Data in those transactional databases will be possibly badly formatted, without documentation, will have non representative column names, without key consistency, lots of duplicated or missing rows, inconsistent values between diverse sources, among other issues. It is also possible that, both in big and small companies, some processes rely entirely on spreadsheets. As a consequence, your base won’t have change logs or historical data. The lack of processes and controls will make it really difficult to distinguish the truth of each event.
It is likely that you already have a business intelligence structure running on these transactional databases. You just plugged some tools directly in the databases or spreadsheets and put some data analysts to create reports and dashboards. This worked pretty well and delivered value to the company. You saw all that you had made, and it was very good.
But then came the moment when you started to have insights on how data could help your company increase market share, being more efficient and so on. And you saw all those data there…available…just being used to create some reports and explain things which have already happened….just waiting to deliver more value.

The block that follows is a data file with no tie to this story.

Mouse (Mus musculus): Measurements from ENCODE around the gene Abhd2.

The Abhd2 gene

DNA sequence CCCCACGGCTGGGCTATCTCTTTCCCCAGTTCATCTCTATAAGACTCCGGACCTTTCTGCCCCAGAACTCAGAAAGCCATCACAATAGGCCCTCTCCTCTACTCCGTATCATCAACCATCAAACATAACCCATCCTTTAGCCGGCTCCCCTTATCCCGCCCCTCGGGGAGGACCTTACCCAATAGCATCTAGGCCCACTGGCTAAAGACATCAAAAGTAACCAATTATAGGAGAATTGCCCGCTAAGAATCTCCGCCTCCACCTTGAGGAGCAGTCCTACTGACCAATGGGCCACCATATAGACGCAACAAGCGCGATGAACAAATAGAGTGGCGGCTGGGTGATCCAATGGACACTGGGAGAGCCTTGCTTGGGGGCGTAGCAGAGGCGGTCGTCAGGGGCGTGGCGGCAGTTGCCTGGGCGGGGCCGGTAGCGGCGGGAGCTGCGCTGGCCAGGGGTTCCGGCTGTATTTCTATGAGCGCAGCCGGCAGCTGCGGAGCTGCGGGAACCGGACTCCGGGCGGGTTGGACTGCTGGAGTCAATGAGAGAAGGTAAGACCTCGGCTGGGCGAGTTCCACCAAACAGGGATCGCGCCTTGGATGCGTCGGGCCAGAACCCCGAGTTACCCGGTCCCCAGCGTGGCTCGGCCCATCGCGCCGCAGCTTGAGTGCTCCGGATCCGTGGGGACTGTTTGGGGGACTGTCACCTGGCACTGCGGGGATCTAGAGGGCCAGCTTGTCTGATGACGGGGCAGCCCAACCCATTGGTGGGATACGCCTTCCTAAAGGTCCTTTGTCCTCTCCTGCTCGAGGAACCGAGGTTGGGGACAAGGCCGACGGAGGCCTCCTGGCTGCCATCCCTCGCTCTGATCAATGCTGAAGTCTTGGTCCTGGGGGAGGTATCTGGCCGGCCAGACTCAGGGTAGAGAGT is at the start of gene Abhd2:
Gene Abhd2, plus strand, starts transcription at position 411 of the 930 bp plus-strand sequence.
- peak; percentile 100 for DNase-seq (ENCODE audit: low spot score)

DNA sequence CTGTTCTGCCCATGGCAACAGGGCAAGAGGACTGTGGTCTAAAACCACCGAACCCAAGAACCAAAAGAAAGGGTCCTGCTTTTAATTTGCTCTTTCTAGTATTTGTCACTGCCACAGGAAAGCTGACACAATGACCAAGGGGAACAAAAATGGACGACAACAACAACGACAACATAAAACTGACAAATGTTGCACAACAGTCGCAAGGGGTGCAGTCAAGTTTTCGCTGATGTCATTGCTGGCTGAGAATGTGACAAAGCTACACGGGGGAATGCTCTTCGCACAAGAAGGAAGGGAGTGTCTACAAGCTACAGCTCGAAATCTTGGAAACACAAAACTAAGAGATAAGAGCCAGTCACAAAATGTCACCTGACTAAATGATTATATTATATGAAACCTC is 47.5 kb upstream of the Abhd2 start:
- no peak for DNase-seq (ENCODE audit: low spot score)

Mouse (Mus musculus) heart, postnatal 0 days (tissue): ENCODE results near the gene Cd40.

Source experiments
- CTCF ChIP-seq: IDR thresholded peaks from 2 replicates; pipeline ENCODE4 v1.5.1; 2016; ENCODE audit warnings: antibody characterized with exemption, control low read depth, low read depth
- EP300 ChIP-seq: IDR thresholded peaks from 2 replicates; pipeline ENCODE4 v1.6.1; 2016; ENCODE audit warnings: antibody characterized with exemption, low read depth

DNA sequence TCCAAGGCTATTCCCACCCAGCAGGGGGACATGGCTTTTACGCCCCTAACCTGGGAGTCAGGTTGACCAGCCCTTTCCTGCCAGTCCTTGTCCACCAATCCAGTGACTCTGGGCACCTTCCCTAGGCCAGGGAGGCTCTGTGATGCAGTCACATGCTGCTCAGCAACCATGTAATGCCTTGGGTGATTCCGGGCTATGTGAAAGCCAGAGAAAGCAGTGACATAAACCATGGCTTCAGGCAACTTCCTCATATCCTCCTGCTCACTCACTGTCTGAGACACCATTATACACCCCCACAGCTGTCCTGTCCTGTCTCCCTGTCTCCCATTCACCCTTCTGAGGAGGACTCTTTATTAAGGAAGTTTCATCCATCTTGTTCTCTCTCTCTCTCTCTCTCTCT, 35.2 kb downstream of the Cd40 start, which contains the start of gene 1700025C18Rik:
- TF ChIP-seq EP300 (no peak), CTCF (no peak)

What if predicting the future was possible? What about optimizing business policies? Or retaining a customer who is just about to leave? Well, you have data — a whole lot of them. They are there…restless, screaming, urging to be used. You feel like Eve in the Garden of Eden. The snake asks: “won’t you eat from any tree in the garden?”. Yes, you fall into temptation and hire that data scientist I mentioned in the previous hypothetical situation.
The thing is: the simple fact of having data stored in transactional databases doesn’t mean you have a gold mine to dig. They need to be carefully worked on and transformed into analytical bases — and this process takes lots of time. A specific context is needed to create an analytical database, as well as understanding the business peculiarities, so that mere transactions are transformed into something meaningful.